THE WATER DIVINER BAIGORRI VELAR
BY HÉCTOR BENEDETTI
Argentina was the nation of many inventions used around the
world, although —as it occurs with the majority of great ideas once put in practice—daily use took care of reducing their impact. The ballpoint
pen, commercial radio telephones, buses, floor dryers, the white cane for blind people, tango, blood transfusions, clandestine wagering, scrambled eggs Gramajo, using finger prints as identification tools, and shell-embellished gourds, were all Argentine inventions at some point considered sensational; nowadays they are so routine that they do not cause amazement to anyone. Others have already passed directly into oblivion like phone correspondence and penguins to serve wine; they were also popular and had Argentina as their mother nation, but they are no longer used. Among those that caused enormous initial astonishment and were subsequently completely forgotten another Argentine invention can be mentioned, maybe the strangest one of all: the machine to make rain by engineer Baigorri Velar.
CONNECTING CAUSES AND EFFECTS
There is a film with Burt Lancaster that tells the story of a certain scoundrel that went from field to field in periods of drought exhibiting eccentric devices and offering rain in exchange for ten thousand dollars, until by pure
coincidence a frightening squall is unleashed and an unexpected catastrophe ensues. Well: the invention of Juan Baigorri Velar, Argentine engineer graduate from the University of Milan, was something else…
This neighbor of Villa Luro was an expert in the operation and interpretation of electromagnetic energy measuring devices. With them he discovered the "Mesón de Hierro"", a ferrous meteorite fallen centuries ago in Chaco; but his specialty consisted in finding subterranean currents of water. Also he was linked with the oil industry, working together with General Mosconi himself. By 1938 (the year of his ascent to fame) he was a respected professional with very well deserved prestige. For some time, the engineer had been noticing that when he turned on his equipment the sky turned gray, and even threatened to rain. Could there be some relationship between these two events?
CUMULUS NIMBUSES WERE FORMED
He found it hard to believe, but each time it became more evident: once he turned on the detector it got cloudy. The moment arrived in which he had no more doubts: His instruments were the cause! For some reason, they "attracted" downpours. He investigated the matter in depth and ended up building the golden dream of any farmer: a machine that caused rain at will.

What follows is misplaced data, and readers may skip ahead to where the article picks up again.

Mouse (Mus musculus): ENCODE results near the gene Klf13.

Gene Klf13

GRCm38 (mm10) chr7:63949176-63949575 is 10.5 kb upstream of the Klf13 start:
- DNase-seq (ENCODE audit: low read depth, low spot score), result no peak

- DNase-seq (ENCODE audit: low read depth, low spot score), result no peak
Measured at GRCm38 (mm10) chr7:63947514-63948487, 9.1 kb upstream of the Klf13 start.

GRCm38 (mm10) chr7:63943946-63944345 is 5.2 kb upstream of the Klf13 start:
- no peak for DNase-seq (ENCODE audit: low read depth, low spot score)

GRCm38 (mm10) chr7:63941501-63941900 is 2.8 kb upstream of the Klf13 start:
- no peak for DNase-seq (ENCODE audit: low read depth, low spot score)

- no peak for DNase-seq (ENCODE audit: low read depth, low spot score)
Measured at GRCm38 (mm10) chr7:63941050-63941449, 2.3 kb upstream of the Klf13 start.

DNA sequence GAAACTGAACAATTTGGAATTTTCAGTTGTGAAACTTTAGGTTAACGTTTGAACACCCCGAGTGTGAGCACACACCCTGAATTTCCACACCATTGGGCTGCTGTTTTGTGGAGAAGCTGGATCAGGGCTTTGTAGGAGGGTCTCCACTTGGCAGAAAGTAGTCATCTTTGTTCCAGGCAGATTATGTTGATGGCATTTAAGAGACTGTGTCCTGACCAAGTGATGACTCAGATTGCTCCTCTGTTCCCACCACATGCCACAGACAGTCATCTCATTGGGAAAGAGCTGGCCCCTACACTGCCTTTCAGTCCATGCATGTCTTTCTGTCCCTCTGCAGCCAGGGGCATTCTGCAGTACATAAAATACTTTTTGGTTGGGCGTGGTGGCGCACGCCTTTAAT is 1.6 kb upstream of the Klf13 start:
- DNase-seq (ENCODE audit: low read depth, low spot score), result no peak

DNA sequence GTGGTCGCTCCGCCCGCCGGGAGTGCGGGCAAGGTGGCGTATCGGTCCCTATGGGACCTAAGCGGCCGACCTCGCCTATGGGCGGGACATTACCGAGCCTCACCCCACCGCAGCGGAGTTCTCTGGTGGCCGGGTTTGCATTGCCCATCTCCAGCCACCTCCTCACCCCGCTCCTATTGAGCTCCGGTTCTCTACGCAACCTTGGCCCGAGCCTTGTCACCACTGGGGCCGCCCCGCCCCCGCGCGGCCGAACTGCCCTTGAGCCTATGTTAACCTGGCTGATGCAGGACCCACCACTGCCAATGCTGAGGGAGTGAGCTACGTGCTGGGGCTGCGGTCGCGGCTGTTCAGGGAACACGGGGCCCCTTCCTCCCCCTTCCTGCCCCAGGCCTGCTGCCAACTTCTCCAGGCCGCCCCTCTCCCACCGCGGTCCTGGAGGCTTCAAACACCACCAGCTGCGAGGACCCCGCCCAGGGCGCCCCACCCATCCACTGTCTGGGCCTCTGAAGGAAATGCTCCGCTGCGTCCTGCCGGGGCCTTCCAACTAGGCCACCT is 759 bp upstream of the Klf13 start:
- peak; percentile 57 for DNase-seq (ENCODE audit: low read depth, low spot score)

This device had two circuits, A and B, capable of generating both those weak drizzles that get the people of Buenos Aires dirty, as well as the large south eastern storms, also typical of the city. Its general aspect was that of a common radiotelephone device, with two antennae at the top. All descriptions stop at this point, since nobody else ever saw its interior installation. The thing is that the engineer could verifiably make rain. He traveled to fields where the soil was quartered because of the drought; his device brought them water from the sky.
Santiago del Estero, the outskirts of Carhué, Caucete and other thirsty places tested with success his rainy mechanisms. He even managed to get a railroad company interested and it subsidized him. In the meantime, Mr. Alfredo G. Galmarini, director of Meteorology, attacked him saying that he was a conman, a charlatan that lived of people's gullibility. Tired of so much badmouthing, Baigorri Velar launched a challenge that had the population in suspense: he assured that on January 3, 1939 there would be a rainfall manufactured by himself. He even allowed himself the joke of sending an umbrella as a gift to his rival.
When the day arrived, Galmarini contemplated the clear sky and sighed. However, as the hours passed, a strong convection formed, followed by atmospheric instability and an imposing cloud in the shape of an anvil, and finally the storm was unleashed. The machine had succeeded.
THE FORECAST FOR TONIGHT
Young and old went into the streets singing
"Let it rain, let it rain
Baigorri is in the cave;
he plugs in the machine
and it rains all the time…
"This tune was arranged with a two by four beat, and some band of those times is remembered playing it with a bandoneon. For lack of a renowned composer, it was the people that adapted the melody as a tango. Brief and humble, certainly; but tango nevertheless. That is why Baigorri Velar is included in this series. With time, the prodigy began to lose press. World War Two dramatically occupied the headlines. The machine became news once more, when the United States offered to buy it; the engineer refused to sell, but he no longer received the same attention as before. Baigorri Velar passed away in 1972, and his invention disappeared mysteriously. At any rate, for thirty years nobody had spoken about him.